— Jose Maria Velasco Ibarra, President of Ecuador.

    Until now I have never really lived! Life on earth is a creeping, crawling business. It is in the air that one feels the glory of being a man and of conquering the elements. There is an exquisite smoothness of motion and the joy of gliding through space. It is wonderful!

    — Gabriele D’Annunzio, 1909.

    Flying has always been to me this wonderful metaphor. In order to fly you have to trust what you can’t see. Up on the mountain ridges where very few people have been I have thought back to what every flyer knows. That there is this special world in which we dwell that’s not marked by boundaries, it’s not a map. We’re not hedged about with walls and desks. So often in an office the very worst thing that can happen is you could drop your pencil. Out there’s a reminder that are a lot worse things, and a lot greater rewards.

    — Richard Bach, television interview.

    Oh, that I had wings like a dove, for then would I fly away, and be at rest.

    — Psalms 55:6.

    When we contemplate the whole globe as one great dewdrop, striped and dotted with continents and islands, flying through space with all other stars all singing and shining together as one, the whole universe appears as an infinite storm of beauty.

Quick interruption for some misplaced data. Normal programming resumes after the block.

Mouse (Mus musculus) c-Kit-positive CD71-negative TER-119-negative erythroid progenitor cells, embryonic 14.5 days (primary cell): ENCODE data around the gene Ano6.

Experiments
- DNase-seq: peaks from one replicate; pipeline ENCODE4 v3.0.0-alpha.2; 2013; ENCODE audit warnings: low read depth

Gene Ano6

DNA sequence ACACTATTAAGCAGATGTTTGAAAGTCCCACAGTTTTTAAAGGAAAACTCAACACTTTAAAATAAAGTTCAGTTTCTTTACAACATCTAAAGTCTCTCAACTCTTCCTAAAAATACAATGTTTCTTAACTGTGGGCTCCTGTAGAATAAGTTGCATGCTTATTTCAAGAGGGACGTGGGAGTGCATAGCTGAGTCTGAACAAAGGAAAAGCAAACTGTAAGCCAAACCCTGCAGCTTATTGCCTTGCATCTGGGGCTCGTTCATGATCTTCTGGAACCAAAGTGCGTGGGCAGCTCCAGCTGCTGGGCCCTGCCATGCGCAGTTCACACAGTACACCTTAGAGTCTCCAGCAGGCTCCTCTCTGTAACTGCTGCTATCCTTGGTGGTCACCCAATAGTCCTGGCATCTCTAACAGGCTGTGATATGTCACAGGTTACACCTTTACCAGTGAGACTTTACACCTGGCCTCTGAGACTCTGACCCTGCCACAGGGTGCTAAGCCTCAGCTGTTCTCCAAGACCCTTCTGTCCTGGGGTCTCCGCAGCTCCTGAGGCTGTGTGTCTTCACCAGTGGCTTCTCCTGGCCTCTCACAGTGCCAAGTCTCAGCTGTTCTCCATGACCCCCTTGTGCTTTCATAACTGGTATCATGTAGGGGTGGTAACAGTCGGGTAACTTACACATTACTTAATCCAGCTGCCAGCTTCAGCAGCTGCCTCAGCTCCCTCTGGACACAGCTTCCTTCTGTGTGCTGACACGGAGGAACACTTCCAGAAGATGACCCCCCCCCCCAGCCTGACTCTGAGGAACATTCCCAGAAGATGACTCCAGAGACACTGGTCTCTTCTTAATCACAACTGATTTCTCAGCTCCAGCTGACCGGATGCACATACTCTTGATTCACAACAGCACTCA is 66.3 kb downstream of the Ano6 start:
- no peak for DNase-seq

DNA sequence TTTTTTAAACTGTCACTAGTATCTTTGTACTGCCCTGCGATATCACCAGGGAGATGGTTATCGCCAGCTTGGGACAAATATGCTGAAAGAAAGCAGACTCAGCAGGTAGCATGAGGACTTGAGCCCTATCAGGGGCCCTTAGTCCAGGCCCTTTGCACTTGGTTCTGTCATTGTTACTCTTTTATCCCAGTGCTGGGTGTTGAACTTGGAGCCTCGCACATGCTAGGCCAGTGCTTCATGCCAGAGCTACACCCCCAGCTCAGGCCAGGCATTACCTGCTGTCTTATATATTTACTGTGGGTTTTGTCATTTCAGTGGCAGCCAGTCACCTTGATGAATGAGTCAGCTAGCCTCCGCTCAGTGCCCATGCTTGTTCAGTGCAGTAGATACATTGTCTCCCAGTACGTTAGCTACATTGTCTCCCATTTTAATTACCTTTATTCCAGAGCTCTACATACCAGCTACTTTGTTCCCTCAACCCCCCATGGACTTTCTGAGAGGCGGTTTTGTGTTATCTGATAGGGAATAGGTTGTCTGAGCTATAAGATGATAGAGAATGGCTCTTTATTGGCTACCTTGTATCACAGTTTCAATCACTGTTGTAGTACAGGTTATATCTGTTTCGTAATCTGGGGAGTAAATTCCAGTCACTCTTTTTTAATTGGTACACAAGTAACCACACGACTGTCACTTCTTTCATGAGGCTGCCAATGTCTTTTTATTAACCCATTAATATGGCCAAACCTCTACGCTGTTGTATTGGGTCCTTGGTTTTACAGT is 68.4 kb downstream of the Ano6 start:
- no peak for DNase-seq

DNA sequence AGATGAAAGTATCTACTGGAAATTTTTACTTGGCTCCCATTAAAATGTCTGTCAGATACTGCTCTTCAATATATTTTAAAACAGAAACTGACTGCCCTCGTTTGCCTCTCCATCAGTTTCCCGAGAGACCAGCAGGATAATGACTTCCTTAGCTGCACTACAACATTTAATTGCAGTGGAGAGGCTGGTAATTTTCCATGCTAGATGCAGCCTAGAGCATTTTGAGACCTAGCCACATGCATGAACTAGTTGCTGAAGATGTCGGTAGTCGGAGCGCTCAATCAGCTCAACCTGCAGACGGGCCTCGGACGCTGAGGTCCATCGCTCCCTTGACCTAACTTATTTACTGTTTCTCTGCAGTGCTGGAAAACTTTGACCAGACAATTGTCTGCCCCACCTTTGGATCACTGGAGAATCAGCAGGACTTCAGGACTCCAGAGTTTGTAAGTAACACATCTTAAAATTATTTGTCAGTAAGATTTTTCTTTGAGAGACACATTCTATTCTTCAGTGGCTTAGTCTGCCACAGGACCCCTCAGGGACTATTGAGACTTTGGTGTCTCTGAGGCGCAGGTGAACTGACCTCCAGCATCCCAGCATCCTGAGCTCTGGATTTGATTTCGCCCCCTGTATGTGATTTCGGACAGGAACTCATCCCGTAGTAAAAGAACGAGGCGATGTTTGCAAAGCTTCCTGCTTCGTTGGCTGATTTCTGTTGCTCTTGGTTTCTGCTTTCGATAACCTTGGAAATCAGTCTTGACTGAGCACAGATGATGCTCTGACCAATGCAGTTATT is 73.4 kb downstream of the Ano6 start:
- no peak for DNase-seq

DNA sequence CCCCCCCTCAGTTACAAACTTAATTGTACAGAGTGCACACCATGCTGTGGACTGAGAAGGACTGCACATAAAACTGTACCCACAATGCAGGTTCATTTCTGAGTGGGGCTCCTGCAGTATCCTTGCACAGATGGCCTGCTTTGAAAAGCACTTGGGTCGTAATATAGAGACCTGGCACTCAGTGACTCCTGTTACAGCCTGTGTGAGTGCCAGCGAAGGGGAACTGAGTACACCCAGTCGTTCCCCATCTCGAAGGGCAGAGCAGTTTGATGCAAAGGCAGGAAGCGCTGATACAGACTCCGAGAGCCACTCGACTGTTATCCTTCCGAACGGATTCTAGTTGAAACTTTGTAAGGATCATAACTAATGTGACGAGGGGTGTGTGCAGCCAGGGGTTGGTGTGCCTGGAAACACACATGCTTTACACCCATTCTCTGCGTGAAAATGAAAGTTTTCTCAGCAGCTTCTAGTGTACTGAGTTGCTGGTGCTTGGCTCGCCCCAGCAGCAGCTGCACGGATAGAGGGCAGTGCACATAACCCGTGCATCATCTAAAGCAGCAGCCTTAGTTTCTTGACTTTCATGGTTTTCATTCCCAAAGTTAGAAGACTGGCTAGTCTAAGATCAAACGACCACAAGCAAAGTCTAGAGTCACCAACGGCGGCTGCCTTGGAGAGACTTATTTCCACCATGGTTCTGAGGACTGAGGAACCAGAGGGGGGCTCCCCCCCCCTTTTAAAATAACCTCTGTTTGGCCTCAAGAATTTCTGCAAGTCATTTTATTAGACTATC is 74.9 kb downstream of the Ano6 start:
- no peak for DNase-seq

— John Muir, Travels in Alaska, 1915.

    I have often said that the lure of flying is the lure of beauty. That the reasons flyers fly, whether they know it or not, is the aesthetic appeal of flying.

    — Amelia Earhart.

    The great bird will take its first flight … filling the world with amazement and all records with its fame, and it will bring eternal glory to the nest where it was born.

    — Leonardo da Vinci

    A sky as pure as water bathed the stars and brought them out.

    — Antoine de Saint-Exupéry, first sentence of Southern Mail, 1929.

    What freedom lies in flying, what Godlike power it gives to men … I lose all consciousness in this strong unmortal space crowded with beauty, pierced with danger.